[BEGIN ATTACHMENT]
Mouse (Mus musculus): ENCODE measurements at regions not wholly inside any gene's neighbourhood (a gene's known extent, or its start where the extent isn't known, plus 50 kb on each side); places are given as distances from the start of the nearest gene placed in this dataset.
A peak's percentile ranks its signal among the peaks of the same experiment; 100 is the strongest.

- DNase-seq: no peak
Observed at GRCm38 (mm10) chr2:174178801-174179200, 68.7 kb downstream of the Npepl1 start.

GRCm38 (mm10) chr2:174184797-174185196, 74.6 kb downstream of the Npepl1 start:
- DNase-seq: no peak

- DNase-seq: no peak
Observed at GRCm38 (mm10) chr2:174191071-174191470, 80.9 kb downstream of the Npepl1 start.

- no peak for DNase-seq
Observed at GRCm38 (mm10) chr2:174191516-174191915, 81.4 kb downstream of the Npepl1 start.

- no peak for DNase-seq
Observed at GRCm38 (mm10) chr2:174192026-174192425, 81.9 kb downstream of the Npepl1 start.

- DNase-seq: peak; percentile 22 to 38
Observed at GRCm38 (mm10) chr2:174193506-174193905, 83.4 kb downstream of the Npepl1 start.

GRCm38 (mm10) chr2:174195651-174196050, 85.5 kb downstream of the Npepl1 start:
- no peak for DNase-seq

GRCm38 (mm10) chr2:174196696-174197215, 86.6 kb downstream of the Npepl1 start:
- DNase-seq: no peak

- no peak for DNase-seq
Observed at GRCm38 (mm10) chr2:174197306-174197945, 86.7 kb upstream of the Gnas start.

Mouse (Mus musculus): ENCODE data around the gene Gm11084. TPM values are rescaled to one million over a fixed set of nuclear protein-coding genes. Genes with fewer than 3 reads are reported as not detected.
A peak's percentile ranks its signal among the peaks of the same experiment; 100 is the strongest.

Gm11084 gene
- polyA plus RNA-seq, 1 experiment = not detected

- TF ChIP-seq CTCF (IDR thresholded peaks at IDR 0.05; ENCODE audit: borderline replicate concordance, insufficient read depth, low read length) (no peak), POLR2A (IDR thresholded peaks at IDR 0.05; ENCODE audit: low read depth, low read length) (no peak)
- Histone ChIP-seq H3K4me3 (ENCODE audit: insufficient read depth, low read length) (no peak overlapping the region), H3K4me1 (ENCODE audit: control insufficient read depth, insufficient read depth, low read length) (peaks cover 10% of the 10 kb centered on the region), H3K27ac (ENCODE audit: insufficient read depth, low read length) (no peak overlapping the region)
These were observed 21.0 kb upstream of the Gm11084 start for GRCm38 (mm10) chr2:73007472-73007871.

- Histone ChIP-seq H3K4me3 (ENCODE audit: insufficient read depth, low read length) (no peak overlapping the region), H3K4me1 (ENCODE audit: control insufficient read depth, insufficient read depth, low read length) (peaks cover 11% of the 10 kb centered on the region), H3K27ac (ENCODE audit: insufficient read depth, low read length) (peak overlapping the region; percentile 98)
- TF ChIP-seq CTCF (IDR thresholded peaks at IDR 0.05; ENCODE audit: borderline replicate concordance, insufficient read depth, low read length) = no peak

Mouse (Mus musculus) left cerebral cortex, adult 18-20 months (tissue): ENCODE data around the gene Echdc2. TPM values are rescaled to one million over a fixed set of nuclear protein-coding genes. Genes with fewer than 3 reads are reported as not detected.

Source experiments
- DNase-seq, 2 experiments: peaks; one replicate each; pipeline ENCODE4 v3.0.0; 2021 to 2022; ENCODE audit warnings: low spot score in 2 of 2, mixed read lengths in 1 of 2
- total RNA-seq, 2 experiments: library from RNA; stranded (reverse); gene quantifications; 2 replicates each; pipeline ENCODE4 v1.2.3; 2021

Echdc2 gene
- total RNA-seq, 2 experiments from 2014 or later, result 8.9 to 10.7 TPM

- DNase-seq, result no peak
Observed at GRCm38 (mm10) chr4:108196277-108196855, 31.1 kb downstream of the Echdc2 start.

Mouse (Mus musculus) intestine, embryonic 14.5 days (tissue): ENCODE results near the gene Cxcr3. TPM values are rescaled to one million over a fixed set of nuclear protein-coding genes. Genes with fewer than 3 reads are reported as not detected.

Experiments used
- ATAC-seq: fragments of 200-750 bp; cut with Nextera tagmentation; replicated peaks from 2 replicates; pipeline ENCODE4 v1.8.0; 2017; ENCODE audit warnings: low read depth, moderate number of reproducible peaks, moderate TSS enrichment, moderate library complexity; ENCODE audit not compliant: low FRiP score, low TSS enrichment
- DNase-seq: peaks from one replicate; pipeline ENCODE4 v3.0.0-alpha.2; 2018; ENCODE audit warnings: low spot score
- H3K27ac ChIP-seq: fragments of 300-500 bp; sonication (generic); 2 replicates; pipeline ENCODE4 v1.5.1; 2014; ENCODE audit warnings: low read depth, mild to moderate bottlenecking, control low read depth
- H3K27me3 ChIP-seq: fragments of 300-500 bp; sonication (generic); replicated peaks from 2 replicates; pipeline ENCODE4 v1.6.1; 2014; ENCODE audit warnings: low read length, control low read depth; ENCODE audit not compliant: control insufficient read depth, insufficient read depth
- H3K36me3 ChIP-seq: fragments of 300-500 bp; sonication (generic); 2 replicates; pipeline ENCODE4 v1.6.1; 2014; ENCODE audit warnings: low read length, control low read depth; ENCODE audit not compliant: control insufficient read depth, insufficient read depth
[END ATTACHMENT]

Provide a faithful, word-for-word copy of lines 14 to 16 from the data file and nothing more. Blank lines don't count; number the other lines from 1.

Observed at GRCm38 (mm10) chr2:174193506-174193905, 83.4 kb downstream of the Npepl1 start.

GRCm38 (mm10) chr2:174195651-174196050, 85.5 kb downstream of the Npepl1 start:
- no peak for DNase-seq